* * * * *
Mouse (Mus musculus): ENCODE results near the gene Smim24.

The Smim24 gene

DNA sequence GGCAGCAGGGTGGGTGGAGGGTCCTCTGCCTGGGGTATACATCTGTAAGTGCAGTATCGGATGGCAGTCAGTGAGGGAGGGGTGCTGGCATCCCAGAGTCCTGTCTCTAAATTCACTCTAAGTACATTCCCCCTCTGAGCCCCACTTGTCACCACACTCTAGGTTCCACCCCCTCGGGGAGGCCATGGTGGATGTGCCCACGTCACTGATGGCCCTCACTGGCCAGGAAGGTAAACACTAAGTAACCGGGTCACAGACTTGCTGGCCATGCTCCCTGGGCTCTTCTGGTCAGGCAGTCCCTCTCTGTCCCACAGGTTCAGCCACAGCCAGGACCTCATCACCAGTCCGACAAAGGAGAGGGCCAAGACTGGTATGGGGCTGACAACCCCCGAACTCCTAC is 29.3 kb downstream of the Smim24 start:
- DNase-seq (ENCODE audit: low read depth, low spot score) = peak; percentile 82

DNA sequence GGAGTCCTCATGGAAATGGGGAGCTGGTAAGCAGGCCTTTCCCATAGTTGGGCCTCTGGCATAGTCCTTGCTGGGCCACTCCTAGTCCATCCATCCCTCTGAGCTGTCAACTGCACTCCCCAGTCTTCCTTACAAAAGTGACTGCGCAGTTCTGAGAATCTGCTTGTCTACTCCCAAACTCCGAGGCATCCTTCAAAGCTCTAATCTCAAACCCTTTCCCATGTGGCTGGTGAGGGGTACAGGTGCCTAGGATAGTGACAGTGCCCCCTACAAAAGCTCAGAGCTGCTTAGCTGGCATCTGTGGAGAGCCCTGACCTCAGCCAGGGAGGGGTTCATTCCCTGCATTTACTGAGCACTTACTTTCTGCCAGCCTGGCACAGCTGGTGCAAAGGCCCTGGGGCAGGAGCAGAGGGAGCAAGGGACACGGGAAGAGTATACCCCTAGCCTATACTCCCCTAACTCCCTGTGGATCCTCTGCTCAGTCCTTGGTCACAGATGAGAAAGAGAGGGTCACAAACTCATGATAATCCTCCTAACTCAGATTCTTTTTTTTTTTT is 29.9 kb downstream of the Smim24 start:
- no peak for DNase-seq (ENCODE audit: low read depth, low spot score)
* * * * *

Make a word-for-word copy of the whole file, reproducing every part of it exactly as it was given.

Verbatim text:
Mouse (Mus musculus): ENCODE results near the gene Smim24.

The Smim24 gene

DNA sequence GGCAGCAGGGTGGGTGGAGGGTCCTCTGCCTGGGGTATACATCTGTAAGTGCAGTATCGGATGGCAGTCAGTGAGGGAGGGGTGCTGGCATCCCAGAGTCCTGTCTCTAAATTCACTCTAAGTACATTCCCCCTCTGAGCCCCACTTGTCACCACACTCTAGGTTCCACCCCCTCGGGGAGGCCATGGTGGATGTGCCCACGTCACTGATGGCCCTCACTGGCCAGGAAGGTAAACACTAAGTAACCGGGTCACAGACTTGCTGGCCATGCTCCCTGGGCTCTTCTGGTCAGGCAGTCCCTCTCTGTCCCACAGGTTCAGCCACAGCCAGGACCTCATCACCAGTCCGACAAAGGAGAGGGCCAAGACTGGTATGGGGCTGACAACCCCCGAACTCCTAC is 29.3 kb downstream of the Smim24 start:
- DNase-seq (ENCODE audit: low read depth, low spot score) = peak; percentile 82

DNA sequence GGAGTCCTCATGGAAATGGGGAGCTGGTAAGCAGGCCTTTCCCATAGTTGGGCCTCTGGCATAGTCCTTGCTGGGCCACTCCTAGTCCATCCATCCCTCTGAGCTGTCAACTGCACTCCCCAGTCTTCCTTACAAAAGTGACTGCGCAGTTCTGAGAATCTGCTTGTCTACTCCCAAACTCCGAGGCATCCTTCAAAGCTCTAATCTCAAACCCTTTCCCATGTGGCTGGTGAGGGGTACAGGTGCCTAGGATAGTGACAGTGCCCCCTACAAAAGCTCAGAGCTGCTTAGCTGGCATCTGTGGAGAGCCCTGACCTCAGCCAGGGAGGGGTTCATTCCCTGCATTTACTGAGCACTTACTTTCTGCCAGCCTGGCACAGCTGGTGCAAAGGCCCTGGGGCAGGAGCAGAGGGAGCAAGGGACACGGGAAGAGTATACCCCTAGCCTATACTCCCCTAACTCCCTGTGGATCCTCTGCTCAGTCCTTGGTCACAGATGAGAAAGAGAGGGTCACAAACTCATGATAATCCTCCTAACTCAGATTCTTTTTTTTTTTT is 29.9 kb downstream of the Smim24 start:
- no peak for DNase-seq (ENCODE audit: low read depth, low spot score)